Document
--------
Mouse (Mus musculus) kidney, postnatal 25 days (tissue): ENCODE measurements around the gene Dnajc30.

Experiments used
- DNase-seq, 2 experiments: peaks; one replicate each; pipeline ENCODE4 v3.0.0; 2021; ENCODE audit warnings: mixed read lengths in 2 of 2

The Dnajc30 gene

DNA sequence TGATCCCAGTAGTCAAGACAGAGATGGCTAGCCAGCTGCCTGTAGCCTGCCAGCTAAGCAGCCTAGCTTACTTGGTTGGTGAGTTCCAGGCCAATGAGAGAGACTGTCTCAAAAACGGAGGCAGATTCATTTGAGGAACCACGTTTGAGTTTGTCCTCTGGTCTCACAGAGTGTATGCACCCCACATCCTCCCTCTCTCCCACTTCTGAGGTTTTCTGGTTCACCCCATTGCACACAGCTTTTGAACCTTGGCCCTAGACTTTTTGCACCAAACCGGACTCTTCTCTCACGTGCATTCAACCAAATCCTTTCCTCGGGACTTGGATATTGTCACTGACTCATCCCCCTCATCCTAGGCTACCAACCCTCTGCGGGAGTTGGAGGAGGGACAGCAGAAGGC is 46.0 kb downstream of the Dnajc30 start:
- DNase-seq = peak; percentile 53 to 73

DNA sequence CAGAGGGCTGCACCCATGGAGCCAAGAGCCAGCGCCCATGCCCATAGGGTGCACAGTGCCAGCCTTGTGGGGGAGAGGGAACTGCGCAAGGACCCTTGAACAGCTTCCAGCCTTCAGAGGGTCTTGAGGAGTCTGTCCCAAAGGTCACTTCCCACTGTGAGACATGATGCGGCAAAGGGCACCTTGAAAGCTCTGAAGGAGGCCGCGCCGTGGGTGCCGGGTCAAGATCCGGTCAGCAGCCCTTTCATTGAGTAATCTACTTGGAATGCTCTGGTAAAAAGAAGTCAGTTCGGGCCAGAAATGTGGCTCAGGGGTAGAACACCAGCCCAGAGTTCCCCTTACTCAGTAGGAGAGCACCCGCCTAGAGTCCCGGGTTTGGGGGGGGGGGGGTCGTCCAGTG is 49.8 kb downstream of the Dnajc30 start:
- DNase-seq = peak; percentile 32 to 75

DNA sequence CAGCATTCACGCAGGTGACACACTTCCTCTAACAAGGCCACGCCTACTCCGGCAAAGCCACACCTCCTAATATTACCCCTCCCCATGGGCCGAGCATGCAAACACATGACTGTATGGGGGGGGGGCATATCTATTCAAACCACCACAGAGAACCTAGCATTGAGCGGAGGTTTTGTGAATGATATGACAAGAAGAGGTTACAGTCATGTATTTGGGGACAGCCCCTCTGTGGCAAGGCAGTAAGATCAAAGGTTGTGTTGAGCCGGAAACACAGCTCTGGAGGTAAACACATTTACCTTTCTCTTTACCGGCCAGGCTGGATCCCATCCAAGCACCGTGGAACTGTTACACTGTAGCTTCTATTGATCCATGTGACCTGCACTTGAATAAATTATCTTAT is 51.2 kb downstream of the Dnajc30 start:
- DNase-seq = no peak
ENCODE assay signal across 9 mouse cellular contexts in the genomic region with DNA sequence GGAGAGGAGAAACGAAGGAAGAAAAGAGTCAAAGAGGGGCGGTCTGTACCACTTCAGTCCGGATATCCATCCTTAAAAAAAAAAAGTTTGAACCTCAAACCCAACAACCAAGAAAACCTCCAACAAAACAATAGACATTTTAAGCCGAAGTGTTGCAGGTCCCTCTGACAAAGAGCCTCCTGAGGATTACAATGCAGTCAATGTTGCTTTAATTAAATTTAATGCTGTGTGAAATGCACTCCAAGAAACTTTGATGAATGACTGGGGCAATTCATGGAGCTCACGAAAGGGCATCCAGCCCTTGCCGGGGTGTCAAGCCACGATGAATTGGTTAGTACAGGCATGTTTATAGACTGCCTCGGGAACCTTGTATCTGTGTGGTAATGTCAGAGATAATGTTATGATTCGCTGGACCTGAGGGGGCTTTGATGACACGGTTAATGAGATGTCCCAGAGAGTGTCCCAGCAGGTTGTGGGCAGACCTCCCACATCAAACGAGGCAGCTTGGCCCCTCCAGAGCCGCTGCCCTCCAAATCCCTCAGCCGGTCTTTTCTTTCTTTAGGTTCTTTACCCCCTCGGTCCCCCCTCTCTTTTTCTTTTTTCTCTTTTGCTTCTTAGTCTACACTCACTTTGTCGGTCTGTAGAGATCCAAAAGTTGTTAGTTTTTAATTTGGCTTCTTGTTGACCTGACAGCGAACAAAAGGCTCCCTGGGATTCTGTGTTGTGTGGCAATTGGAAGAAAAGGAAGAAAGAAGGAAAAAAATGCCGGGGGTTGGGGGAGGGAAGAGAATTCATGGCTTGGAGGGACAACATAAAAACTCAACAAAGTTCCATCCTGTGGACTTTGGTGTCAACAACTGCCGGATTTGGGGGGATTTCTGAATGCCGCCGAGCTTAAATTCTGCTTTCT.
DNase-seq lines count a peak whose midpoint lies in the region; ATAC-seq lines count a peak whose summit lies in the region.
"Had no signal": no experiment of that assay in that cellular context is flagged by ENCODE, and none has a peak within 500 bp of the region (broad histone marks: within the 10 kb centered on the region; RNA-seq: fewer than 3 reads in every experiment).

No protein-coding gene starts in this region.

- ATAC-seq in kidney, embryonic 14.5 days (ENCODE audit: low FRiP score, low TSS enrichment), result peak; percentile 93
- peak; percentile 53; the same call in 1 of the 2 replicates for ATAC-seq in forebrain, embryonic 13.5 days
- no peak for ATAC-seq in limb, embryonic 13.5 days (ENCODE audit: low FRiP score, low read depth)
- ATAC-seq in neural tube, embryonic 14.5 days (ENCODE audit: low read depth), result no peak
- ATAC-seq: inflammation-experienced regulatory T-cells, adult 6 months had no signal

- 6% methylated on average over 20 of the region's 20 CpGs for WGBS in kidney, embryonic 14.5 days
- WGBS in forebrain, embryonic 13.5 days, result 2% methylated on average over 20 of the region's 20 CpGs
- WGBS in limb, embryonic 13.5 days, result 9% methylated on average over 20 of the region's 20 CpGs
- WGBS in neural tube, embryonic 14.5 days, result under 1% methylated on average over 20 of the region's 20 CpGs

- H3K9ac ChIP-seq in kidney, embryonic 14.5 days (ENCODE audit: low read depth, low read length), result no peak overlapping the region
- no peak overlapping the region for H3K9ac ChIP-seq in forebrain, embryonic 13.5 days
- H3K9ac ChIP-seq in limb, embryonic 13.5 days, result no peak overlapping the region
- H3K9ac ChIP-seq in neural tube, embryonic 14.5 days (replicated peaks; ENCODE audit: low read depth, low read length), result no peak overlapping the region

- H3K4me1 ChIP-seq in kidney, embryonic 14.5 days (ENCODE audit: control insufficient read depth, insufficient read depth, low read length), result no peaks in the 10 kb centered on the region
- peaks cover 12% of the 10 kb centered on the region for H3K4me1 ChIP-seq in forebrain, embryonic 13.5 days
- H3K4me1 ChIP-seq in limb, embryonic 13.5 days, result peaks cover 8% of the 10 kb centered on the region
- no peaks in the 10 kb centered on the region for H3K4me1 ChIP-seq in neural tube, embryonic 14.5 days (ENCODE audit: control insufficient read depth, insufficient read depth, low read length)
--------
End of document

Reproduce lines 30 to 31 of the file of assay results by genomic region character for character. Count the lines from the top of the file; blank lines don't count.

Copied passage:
- H3K4me1 ChIP-seq in limb, embryonic 13.5 days, result peaks cover 8% of the 10 kb centered on the region
- no peaks in the 10 kb centered on the region for H3K4me1 ChIP-seq in neural tube, embryonic 14.5 days (ENCODE audit: control insufficient read depth, insufficient read depth, low read length)